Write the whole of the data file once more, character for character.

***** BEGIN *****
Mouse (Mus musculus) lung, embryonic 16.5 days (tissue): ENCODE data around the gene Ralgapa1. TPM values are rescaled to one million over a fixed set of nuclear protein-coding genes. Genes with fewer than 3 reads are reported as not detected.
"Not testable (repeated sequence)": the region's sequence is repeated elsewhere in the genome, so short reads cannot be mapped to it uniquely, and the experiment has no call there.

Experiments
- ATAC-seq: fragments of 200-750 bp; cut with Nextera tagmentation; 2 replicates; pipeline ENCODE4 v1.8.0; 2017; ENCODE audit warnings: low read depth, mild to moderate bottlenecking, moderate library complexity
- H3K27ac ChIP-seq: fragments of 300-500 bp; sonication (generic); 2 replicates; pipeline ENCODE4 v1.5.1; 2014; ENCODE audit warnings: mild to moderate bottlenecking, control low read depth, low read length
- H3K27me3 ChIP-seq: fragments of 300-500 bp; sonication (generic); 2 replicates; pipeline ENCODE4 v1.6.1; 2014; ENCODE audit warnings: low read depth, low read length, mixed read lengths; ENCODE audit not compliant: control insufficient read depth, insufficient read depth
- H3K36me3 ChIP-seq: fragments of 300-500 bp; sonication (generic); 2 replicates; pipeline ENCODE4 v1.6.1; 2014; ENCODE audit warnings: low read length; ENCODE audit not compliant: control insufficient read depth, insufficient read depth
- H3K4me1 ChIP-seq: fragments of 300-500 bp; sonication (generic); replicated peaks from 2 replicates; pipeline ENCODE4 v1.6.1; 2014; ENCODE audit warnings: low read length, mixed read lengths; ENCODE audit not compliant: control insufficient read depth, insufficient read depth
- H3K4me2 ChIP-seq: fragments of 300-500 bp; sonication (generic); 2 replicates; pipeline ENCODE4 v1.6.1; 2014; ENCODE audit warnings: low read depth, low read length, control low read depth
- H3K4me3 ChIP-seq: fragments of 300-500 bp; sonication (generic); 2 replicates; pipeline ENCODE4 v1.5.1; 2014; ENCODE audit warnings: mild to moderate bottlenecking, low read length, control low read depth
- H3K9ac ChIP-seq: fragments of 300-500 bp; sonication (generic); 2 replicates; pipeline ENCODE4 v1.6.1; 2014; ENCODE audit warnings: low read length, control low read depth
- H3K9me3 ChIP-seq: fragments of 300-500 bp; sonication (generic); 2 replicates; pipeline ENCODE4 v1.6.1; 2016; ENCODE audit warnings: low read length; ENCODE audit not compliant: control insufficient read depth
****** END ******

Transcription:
Mouse (Mus musculus) lung, embryonic 16.5 days (tissue): ENCODE data around the gene Ralgapa1. TPM values are rescaled to one million over a fixed set of nuclear protein-coding genes. Genes with fewer than 3 reads are reported as not detected.
"Not testable (repeated sequence)": the region's sequence is repeated elsewhere in the genome, so short reads cannot be mapped to it uniquely, and the experiment has no call there.

Experiments
- ATAC-seq: fragments of 200-750 bp; cut with Nextera tagmentation; 2 replicates; pipeline ENCODE4 v1.8.0; 2017; ENCODE audit warnings: low read depth, mild to moderate bottlenecking, moderate library complexity
- H3K27ac ChIP-seq: fragments of 300-500 bp; sonication (generic); 2 replicates; pipeline ENCODE4 v1.5.1; 2014; ENCODE audit warnings: mild to moderate bottlenecking, control low read depth, low read length
- H3K27me3 ChIP-seq: fragments of 300-500 bp; sonication (generic); 2 replicates; pipeline ENCODE4 v1.6.1; 2014; ENCODE audit warnings: low read depth, low read length, mixed read lengths; ENCODE audit not compliant: control insufficient read depth, insufficient read depth
- H3K36me3 ChIP-seq: fragments of 300-500 bp; sonication (generic); 2 replicates; pipeline ENCODE4 v1.6.1; 2014; ENCODE audit warnings: low read length; ENCODE audit not compliant: control insufficient read depth, insufficient read depth
- H3K4me1 ChIP-seq: fragments of 300-500 bp; sonication (generic); replicated peaks from 2 replicates; pipeline ENCODE4 v1.6.1; 2014; ENCODE audit warnings: low read length, mixed read lengths; ENCODE audit not compliant: control insufficient read depth, insufficient read depth
- H3K4me2 ChIP-seq: fragments of 300-500 bp; sonication (generic); 2 replicates; pipeline ENCODE4 v1.6.1; 2014; ENCODE audit warnings: low read depth, low read length, control low read depth
- H3K4me3 ChIP-seq: fragments of 300-500 bp; sonication (generic); 2 replicates; pipeline ENCODE4 v1.5.1; 2014; ENCODE audit warnings: mild to moderate bottlenecking, low read length, control low read depth
- H3K9ac ChIP-seq: fragments of 300-500 bp; sonication (generic); 2 replicates; pipeline ENCODE4 v1.6.1; 2014; ENCODE audit warnings: low read length, control low read depth
- H3K9me3 ChIP-seq: fragments of 300-500 bp; sonication (generic); 2 replicates; pipeline ENCODE4 v1.6.1; 2016; ENCODE audit warnings: low read length; ENCODE audit not compliant: control insufficient read depth